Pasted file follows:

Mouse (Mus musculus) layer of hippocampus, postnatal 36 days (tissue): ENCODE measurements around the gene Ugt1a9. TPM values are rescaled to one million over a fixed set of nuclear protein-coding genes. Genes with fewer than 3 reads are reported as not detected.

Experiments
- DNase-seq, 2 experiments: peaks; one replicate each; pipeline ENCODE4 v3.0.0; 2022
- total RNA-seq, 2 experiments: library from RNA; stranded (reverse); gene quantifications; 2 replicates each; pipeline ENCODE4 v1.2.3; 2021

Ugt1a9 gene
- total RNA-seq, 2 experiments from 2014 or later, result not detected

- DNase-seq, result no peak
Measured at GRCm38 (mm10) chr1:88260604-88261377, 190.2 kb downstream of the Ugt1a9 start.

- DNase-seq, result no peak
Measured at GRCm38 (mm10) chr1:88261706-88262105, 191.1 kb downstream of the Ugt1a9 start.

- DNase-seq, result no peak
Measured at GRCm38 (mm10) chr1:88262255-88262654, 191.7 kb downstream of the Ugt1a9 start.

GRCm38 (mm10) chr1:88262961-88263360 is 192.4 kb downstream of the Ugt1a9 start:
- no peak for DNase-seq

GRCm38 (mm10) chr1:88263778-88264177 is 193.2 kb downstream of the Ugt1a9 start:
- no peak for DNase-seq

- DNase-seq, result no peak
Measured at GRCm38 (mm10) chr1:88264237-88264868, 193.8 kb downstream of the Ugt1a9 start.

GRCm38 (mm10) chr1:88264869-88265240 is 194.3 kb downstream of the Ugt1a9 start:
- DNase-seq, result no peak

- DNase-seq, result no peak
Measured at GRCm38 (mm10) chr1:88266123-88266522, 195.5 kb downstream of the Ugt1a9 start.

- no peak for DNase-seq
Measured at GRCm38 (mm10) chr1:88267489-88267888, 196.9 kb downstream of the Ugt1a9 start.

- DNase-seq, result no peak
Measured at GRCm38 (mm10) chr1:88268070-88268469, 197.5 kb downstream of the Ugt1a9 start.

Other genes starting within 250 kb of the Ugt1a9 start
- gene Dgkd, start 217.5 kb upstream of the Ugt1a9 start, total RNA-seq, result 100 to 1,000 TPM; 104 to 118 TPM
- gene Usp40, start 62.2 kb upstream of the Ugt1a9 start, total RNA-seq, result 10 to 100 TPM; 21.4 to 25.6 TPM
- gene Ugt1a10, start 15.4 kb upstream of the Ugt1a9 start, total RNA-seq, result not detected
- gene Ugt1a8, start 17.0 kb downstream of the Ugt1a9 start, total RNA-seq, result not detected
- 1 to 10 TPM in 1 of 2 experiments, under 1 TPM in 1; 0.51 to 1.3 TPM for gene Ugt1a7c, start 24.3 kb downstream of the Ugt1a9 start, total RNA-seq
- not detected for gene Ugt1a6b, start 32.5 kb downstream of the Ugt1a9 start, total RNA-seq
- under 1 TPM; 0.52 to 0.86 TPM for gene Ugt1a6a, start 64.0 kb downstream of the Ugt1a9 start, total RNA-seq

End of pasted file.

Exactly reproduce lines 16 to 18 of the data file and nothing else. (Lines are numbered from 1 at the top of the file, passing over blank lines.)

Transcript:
- no peak for DNase-seq

- DNase-seq, result no peak
Measured at GRCm38 (mm10) chr1:88264237-88264868, 193.8 kb downstream of the Ugt1a9 start.